Cliff Walk revisited

The leg and heel turn are done and I’m part way up/down the foot of the Cliff Walk socks.

I’m loving the colors of this hand-painted yarn.

This close-up of the stockinette stitch on the bottom of the heel and foot shows the range of colors created.  No color pooling as I randomly applied the dyes.

Have a great weekend!

Hand painting yarn

I hand painted/dyed a 100-gram skein of Knit Picks Stroll Bare (undyed fingering yarn) using Paas Easter egg dyes and some blue food coloring.

Hand painting means to apply the dye by hand rather than submerge the yarn in a dye bath.  Dyeing by hand is less predictable and is nearly impossible to replicate than other types of dyeing.  Submerging yarn (or fabric) in a large dyepot or vat can be reproduced as the dye penetrates the fibers in a more uniform manner.

The fixative for setting this dye is acid i.e. white vinegar.  I just followed the instructions for the ratio of vinegar to water:  Three tablespoons of vinegar to dissolve the dye pellets to 1/2 cup water.  I used 2-3 dye pellets per 1/2 cup water to get more intense colors.



After the yarn was saturated with color, I wrapped the yarn in plastic wrap and nuked it 2-3 minutes at a time and allowing it to cool between so as not to scorch or burn the yarn.  Once it came out of the microwave sizzling, I let it cool before rinsing it in warm to then cool water till it ran clear.  It turned out beautifully.

A lovely mix of blues, greens, and a hint of purple.

But I wanted deeper colors for the Cliff Walk socks.  The Midnight Heather and black were just too dark for my aging eyes.

Back into the dye pot, or rather the dye plastic wrap/microwave.  One of these days I will find a large enough pot that I can dedicate to dyeing.  That day hasn’t arrived yet.

This time I used blue, purple and red dye pellets.  I think I went overboard with the red though I only used one tablet mixed with a blue one and a purple one.  I mixed up three different iterations of the dyes and squirted them using one bottle without washing it in between colors.

I like this much better for socks.  The red isn’t as intense as it looks here.

I can still see variations of the original teals and blues.

Another dip in just blue would probably tone down the reddish purple but at this point, I am done experimenting with the yarn.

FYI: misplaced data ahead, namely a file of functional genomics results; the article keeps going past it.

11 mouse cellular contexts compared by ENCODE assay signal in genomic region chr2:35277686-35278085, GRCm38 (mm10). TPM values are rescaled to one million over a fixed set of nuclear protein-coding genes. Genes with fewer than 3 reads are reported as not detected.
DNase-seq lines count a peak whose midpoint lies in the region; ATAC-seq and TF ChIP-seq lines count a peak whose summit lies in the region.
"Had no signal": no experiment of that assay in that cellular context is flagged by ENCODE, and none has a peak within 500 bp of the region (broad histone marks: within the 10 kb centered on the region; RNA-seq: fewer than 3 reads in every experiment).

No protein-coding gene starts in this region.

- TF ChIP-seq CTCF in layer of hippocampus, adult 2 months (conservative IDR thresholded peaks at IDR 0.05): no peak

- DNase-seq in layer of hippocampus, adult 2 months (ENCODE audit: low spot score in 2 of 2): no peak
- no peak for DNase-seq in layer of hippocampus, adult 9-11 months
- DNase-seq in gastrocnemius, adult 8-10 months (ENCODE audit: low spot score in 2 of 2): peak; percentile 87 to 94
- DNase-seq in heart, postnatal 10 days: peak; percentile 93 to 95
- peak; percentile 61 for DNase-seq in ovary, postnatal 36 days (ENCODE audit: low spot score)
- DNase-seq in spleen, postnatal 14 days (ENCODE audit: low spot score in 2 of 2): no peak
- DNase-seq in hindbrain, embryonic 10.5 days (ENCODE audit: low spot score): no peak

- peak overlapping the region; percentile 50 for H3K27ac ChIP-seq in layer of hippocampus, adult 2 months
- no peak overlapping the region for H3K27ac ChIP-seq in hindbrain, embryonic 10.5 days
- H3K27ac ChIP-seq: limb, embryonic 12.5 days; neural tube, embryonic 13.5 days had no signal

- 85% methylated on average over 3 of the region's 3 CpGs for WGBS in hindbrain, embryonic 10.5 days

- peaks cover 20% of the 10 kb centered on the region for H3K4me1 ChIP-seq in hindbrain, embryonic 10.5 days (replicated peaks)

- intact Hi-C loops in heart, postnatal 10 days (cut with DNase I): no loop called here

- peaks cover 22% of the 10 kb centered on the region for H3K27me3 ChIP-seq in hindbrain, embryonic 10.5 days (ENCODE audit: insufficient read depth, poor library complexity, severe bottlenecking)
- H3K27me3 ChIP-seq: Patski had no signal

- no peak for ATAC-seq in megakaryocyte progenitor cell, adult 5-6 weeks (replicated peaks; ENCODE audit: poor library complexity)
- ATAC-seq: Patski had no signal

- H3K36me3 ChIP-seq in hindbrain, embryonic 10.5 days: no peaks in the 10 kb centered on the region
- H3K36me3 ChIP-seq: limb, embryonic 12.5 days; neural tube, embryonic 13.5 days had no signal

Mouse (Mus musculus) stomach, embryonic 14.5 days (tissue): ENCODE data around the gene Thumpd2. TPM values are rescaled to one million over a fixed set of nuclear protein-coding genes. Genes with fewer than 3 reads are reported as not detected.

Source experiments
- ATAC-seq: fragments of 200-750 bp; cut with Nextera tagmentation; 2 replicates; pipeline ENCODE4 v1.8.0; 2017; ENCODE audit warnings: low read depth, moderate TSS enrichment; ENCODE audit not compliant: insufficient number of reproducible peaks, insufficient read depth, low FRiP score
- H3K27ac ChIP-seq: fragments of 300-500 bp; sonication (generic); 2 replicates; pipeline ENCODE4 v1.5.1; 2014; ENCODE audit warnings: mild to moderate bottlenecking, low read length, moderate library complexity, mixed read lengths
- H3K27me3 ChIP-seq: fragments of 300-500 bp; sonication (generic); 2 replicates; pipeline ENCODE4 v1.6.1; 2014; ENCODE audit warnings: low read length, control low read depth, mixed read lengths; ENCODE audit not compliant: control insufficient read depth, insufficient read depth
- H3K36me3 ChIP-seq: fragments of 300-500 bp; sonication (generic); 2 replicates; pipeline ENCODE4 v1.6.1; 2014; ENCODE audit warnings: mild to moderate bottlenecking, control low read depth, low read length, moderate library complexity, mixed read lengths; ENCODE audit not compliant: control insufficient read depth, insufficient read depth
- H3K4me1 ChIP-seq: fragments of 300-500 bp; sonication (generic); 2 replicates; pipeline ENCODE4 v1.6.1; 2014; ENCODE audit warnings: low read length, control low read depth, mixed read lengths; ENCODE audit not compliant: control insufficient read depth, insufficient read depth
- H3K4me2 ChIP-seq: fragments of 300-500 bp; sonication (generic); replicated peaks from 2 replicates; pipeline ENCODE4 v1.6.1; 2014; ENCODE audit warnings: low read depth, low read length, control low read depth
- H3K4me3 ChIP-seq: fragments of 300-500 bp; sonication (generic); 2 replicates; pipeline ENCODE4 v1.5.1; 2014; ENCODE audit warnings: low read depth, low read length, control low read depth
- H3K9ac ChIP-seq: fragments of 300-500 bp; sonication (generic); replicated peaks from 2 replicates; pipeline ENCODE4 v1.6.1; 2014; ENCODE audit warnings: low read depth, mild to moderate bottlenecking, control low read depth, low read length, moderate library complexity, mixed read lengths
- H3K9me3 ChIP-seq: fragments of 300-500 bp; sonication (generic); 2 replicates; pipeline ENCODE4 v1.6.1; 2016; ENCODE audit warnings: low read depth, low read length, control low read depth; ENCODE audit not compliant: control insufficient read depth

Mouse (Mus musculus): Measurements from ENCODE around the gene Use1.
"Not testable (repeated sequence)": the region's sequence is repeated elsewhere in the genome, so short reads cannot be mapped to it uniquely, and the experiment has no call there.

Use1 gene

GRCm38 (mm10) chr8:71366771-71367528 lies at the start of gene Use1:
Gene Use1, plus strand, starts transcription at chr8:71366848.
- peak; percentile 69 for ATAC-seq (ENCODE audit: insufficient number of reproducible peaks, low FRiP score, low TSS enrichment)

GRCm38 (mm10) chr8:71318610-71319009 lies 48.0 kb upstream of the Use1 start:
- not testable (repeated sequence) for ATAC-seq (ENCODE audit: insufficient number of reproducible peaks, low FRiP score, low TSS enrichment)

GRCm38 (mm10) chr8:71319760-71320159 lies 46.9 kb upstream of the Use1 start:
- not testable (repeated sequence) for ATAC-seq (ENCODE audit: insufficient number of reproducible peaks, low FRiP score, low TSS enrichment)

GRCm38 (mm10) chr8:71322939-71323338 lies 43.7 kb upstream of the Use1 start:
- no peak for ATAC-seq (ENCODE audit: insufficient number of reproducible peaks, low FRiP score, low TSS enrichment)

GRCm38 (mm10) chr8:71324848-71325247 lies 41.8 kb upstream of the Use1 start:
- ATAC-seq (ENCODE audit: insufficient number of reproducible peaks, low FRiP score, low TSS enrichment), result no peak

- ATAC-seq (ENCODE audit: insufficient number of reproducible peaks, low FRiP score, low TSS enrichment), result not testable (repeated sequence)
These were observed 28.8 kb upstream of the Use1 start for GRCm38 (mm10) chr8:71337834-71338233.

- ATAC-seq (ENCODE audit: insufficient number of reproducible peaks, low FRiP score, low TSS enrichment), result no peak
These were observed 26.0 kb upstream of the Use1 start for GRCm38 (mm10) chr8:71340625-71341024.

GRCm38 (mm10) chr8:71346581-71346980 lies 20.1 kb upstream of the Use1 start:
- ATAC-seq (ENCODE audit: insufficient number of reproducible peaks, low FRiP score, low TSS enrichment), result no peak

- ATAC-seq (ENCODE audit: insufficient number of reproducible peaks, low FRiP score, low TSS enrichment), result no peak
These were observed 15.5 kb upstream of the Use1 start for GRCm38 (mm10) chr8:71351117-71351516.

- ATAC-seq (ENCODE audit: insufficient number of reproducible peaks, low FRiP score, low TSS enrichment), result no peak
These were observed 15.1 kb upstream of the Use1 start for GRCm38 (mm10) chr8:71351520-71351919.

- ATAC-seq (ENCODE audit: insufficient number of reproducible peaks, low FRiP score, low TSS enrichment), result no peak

I just want to knit it up!

Knitted gifts

You remember the 1898 knitted cap I made for Mr. Aitch with overdyed yarn?  Well, it needed some fingerless gloves for company.

I didn’t have enough yarn leftover and I knew I’d never get the same color to match.  That’s why it’s important to get enough of the same dye lot when knitting (or crocheting) any yarny project.  So I overdyed another skein of yarn but starting out with a totally different color.

Using the same brand of yarn and the same food dye colors, I wanted to get something that would coordinate with the original overdye.

I added some leftover Rit dye, a mixture of blue and black, from another project.  The blue and green food coloring just wasn’t covering that bright coral color.

Close enough for a contrast but still in the same family.

Original overdye

The new overdye

The fingerless glove pattern is the Don’t skid, honey! by Justyna Lorkowska.  The zigzags reminded me of smoke and Mr. Aitch needed a new pair to keep his hands warm when he smokes a cigar (in the garage in the winter). 

You can see the two colors on the palm.

Both together.

We’ve had some bitter cold temperature here lately and Mr. Aitch has worn the gloves inside to keep his hands warm while at the computer.

 

 

Another overdye

I started with this yarn: Cleckheaton Country 8-ply 100% washable wool in a very beautiful purple color.  But not for a man or at least not the men I know and would knit for.

Enter food coloring, vinegar, squirt bottles and a microwave.

I decided to dye all three of the full skeins that I had because I didn’t think I would use the yarn as it was.  And because I wanted to.

I used basically the same process as I did here.  You can do an internet search for other methods.  After soaking the yarn in a vinegar bath for about 30 minutes, I alternated squirting the dye between shades of blue, shades of green, and a mixture of both. (Sorry no pictures of the process.)  I didn’t want a solid color so I squirted some parts with just the green, some with the blue, and some with a combo of both.

Once completely saturated the yarn was wrapped in plastic, placed in a glass casserole dish and nuked for two minutes, rested for two minutes and so on for about four sessions total.

The yarn was rinsed after it cooled until the water ran clear and colorless.

Here it is after it dried. This reminds me of the ocean…blues, greens and a bit of the purple shows through.

 

 

 

 

 

 

 

I couldn’t wait to begin another project.  This time it’s the 1898 hat by Kristin Byrnes as posted on the Christmas at Sea|The Seamen’s Church Institute website.  Scroll down on the linked page for many free patterns.  I should be able to knit two hats with the amount of yarn that I overdyed.

Most of my wool yarn is not machine washable but I might need to change that…